Part of the course involves meditation, and it’s consistently the part of the course that gets the biggest positive response in the end-of-course evaluations that the kids hand in. I’ve described the educational benefits mostly in terms of improved focus. As I like to say, you can’t take a clear picture with a shaky camera. If your mind is constantly moving around from one thing to another, then we’re not really paying attention to what we’re studying, and at best we have a blurred and distorted picture of what we’re trying to learn. At worst this picture is so distorted that what’s learned is misleading or plain wrong.

Learning to still the mind and to resist the mind’s tendency to wander therefore allows us to gain a clearer picture of what we’re learning. That’s how I’ve always explained it. Now some research has come along the blows me away, because not only does it confirm my understanding, but it exceeds my expectations of the benefits that mindfulness can bring students.

While some mind wandering is normal, it can have negative consequences for our ability to perform cognitive tasks, and mind wandering has been linked with impairments in working memory capacity and fluid intelligence. A graduate student in psychology, Michael Mrazek, of the University of California, Santa Barbara, had wondered whether targeting mind wandering could be a way to improve performance on tests like the Graduate Record Exam. And so Mrazek, his psychology professor Jonathan Schooler, and other colleagues investigated whether cognitive abilities that have historically been considered fixed — such as working memory capacity — might actually be improvable through mindfulness training.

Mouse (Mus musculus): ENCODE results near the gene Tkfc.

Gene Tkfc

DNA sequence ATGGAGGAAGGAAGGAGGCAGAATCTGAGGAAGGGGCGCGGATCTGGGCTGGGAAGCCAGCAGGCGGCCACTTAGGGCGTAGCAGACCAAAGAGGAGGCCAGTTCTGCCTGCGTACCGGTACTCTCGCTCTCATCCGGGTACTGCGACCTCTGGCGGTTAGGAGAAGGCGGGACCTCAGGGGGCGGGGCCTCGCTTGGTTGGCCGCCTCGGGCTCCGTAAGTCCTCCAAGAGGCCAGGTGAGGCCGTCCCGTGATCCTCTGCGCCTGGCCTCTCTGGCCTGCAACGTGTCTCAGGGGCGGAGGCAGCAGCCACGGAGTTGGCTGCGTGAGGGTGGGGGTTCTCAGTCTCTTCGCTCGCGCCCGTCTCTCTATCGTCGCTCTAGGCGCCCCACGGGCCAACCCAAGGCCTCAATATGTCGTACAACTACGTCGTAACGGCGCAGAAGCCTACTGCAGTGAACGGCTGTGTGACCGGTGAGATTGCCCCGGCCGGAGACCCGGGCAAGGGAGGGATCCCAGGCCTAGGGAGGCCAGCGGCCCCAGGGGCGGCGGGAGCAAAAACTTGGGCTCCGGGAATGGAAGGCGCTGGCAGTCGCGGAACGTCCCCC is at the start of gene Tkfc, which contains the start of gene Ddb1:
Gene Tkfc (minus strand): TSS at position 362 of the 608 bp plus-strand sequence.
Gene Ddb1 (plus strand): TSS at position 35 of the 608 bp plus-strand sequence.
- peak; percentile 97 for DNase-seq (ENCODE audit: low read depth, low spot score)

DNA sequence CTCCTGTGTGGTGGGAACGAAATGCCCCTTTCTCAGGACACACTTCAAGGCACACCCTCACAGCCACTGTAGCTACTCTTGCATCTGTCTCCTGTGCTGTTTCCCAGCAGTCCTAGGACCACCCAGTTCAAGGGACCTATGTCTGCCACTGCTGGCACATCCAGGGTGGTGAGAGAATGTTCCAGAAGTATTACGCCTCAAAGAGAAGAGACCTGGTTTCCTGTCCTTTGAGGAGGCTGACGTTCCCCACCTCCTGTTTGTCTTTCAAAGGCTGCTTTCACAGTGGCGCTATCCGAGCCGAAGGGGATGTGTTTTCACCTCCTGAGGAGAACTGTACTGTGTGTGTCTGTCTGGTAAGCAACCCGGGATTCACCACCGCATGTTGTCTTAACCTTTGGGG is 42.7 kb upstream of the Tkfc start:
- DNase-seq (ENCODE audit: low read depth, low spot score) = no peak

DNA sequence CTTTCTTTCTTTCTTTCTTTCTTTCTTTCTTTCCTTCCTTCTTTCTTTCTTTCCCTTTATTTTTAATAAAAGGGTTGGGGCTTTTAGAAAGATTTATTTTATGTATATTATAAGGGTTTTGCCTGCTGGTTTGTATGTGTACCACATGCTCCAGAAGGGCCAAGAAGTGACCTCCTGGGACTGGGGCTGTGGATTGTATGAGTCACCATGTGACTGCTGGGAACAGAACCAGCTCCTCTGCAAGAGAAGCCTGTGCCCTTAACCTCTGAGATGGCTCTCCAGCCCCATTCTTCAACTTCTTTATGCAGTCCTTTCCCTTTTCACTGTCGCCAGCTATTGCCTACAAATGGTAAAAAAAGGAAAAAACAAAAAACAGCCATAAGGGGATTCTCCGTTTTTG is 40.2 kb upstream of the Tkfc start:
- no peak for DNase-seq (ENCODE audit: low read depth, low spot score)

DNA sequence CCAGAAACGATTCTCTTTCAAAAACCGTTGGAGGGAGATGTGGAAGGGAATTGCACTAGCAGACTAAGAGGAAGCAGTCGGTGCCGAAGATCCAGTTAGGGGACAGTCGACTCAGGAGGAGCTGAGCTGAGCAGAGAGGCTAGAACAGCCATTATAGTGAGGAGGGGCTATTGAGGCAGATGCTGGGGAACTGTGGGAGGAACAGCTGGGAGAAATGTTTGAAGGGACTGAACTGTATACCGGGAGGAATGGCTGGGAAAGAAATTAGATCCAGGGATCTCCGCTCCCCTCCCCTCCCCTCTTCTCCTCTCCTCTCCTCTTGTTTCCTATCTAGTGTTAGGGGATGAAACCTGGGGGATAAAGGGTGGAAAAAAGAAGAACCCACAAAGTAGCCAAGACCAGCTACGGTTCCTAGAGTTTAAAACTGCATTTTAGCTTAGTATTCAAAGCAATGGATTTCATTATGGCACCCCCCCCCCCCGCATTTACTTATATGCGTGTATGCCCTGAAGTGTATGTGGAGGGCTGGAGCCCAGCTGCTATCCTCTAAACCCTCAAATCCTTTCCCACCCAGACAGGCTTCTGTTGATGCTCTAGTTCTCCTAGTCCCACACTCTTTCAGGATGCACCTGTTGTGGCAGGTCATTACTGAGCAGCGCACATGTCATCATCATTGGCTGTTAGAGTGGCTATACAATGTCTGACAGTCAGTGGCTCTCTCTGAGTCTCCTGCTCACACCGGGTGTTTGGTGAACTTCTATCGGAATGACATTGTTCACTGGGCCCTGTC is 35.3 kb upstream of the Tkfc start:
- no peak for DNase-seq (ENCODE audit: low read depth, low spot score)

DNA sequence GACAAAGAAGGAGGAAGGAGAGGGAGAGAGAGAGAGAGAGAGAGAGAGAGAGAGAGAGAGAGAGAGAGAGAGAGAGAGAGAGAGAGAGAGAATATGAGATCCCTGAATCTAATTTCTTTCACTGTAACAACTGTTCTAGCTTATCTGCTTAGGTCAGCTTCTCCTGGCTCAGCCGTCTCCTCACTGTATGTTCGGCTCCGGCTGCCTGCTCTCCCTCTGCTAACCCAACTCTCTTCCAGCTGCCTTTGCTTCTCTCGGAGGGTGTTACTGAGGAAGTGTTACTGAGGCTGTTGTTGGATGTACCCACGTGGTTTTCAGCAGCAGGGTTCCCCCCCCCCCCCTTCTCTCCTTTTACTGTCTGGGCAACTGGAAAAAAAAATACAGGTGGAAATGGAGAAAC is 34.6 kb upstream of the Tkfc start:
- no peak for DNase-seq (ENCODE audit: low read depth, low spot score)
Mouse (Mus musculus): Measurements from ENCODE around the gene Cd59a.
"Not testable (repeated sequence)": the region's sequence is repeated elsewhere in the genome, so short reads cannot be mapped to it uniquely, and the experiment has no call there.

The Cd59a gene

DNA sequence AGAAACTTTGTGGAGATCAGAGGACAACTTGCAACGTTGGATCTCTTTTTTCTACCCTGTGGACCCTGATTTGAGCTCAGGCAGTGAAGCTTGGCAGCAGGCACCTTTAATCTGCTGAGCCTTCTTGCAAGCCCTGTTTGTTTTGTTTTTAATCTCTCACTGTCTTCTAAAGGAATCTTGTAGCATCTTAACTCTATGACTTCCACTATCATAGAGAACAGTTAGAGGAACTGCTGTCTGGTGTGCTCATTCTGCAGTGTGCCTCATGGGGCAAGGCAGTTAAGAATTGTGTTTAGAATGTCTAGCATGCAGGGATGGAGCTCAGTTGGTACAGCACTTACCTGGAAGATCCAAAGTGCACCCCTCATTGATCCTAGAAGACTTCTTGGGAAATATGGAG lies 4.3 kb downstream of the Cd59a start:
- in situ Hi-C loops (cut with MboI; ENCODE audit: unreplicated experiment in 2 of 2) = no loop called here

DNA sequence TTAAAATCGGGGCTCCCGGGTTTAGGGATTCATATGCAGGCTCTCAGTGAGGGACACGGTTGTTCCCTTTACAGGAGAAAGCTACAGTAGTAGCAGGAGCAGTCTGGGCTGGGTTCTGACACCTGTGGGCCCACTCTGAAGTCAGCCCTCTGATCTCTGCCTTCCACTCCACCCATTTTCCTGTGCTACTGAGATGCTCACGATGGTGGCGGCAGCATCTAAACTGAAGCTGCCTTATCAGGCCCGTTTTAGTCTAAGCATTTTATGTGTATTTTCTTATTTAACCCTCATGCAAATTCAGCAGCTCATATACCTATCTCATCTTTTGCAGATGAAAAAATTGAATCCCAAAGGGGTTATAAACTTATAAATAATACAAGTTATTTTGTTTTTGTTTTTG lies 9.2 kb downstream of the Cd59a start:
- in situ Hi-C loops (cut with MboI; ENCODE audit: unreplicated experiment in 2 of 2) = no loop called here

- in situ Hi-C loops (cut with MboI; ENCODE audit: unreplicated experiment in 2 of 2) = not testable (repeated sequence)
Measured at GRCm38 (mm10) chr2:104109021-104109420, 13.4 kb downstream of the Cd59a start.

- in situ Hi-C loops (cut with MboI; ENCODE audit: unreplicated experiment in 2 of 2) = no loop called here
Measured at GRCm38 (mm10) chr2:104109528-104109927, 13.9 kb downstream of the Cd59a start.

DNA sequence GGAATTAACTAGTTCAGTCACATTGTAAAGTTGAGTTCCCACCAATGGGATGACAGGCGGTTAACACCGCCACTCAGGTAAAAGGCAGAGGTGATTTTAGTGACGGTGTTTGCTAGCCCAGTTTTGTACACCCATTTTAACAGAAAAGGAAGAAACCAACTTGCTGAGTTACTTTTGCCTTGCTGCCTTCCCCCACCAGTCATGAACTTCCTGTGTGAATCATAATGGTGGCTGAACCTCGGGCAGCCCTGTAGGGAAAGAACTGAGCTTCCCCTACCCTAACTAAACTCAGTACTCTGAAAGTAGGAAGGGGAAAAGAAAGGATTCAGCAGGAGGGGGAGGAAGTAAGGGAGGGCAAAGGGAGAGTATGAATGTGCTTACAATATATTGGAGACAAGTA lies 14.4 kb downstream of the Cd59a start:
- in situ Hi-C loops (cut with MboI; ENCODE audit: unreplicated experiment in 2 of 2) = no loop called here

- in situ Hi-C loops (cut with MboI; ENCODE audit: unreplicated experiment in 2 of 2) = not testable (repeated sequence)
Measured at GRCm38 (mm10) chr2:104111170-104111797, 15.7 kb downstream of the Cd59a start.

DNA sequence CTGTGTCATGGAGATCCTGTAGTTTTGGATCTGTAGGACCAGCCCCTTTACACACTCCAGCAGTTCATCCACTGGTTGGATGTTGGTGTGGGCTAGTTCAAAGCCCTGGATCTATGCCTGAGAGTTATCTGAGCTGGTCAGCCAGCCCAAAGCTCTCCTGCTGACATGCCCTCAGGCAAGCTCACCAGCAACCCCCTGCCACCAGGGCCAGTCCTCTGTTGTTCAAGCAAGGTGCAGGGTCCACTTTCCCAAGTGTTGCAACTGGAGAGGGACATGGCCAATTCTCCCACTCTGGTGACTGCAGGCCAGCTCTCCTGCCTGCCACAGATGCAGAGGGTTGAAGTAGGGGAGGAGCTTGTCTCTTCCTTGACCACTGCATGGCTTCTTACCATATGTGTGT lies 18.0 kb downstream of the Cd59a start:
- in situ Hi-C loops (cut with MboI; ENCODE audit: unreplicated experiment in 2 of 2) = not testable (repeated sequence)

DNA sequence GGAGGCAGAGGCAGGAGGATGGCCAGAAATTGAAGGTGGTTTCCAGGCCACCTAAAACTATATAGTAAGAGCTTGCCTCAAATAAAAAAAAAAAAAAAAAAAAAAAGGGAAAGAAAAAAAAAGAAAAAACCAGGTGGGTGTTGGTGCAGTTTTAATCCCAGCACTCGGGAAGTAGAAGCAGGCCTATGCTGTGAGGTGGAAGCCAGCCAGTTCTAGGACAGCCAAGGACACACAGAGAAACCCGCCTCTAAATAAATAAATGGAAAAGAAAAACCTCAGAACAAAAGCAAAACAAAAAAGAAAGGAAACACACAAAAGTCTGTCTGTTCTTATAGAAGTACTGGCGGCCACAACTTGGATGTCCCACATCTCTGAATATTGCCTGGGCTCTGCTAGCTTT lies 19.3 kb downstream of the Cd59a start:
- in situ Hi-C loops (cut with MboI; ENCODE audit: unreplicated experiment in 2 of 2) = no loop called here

48 college students were randomly assigned to a mindfulness class or a nutrition class. Both classes met for 45 minutes, four times per week, over two weeks and were taught by professionals with extensive experience in their respective fields.

The mindfulness class emphasized physical and mental strategies that help people to maintain focus on the present moment, in the face of interrupting thoughts and perceptions. The students were required to integrate mindfulness into their daily activities over the two-week session.

The students performance on verbal reasoning was tested the week before the class started, and again a week after it ended. The results were clear: Participants who received mindfulness training showed a 16 percentile-point boost on the GRE. They also showed higher working memory capacity compared to those who received instruction in nutrition. Analyses suggested that the improvement could be explained, at least in part, by reduced mind wandering.

The amazing thing for me was that this change came about after just two weeks of mindfulness training — and also that the change was so significant. a 16-percentile boost in scores could take a student from a C to an A, for example.

Mrazek and his colleagues are continuing their research, and extending it to school age children. They’re also investigating whether web-based mindfulness training, which is accessible to a much broader population, could be an effective vehicle for enhancing cognitive performance. And they’re examining whether the benefits can be further enhanced by teaching mindfulness as part of a more holistic program that targets nutrition, exercise, sleep, and personal relationships.